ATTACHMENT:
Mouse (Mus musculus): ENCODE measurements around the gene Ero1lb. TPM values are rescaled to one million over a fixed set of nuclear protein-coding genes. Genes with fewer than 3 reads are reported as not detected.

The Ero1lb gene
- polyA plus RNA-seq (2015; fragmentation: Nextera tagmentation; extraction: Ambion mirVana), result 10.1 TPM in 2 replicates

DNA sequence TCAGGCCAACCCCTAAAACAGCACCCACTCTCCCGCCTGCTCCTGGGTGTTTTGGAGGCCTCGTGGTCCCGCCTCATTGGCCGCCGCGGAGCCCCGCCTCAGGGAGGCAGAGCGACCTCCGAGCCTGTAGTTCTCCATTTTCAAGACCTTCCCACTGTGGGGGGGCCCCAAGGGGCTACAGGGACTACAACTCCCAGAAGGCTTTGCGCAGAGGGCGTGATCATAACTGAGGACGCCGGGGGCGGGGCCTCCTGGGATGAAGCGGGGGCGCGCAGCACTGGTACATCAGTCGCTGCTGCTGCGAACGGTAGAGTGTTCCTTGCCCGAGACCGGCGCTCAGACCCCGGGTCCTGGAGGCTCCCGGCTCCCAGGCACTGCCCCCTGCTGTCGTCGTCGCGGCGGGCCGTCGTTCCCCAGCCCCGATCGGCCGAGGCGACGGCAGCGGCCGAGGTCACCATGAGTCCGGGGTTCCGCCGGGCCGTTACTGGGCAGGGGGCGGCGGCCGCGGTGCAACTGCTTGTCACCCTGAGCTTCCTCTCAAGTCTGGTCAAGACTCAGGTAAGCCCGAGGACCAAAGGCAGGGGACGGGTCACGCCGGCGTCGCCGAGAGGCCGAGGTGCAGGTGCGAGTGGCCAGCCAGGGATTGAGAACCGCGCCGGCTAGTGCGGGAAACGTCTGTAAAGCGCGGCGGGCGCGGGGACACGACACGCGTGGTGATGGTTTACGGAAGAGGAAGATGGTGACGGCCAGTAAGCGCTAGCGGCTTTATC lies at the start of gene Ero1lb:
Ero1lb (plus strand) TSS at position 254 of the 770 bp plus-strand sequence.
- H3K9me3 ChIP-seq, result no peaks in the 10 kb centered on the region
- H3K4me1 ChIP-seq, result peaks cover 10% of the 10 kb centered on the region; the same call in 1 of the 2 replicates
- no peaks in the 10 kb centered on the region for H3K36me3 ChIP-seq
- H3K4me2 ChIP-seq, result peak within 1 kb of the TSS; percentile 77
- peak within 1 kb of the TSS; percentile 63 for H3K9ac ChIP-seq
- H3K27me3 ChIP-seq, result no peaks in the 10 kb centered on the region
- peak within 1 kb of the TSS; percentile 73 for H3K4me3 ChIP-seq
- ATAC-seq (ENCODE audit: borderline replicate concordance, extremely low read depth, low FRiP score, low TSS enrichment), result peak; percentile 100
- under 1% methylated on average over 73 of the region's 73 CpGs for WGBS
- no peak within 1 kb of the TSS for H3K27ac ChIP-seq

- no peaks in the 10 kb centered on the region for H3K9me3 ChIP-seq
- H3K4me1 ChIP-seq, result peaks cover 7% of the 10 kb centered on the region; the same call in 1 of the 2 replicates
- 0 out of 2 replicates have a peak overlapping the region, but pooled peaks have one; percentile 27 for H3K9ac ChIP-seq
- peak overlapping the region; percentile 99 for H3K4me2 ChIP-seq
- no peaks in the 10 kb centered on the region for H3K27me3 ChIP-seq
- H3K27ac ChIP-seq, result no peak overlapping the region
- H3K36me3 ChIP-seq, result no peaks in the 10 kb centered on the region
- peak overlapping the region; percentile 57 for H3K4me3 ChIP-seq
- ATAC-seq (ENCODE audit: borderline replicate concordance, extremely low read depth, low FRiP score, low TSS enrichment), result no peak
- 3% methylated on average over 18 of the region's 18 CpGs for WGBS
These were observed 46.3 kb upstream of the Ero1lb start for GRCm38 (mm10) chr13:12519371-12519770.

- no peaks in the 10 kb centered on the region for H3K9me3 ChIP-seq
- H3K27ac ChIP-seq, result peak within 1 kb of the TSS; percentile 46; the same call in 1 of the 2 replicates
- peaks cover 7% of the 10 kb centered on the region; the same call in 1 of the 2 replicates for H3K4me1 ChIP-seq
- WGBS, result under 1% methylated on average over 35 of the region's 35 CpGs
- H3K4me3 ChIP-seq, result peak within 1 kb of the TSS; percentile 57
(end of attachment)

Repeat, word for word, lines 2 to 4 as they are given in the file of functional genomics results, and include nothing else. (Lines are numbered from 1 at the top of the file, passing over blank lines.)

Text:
The Ero1lb gene
- polyA plus RNA-seq (2015; fragmentation: Nextera tagmentation; extraction: Ambion mirVana), result 10.1 TPM in 2 replicates

DNA sequence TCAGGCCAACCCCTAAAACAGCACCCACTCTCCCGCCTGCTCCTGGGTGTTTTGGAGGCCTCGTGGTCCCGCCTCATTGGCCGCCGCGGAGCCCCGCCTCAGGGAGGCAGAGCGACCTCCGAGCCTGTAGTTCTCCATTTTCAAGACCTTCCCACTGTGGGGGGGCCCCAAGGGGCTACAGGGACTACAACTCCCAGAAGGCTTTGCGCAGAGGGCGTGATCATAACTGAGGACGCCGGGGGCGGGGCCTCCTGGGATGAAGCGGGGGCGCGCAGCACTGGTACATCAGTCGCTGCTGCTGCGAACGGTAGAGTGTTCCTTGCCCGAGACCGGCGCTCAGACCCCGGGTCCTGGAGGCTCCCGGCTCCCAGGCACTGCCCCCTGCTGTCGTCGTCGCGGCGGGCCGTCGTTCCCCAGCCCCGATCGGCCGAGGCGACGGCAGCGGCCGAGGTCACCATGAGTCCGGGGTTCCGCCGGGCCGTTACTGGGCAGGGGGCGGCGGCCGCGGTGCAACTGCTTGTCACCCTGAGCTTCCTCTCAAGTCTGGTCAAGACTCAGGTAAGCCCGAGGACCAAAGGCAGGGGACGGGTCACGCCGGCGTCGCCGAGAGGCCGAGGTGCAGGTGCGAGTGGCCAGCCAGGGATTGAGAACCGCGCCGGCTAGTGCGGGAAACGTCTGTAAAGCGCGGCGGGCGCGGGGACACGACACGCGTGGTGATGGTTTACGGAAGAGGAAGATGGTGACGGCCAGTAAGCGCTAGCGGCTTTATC lies at the start of gene Ero1lb: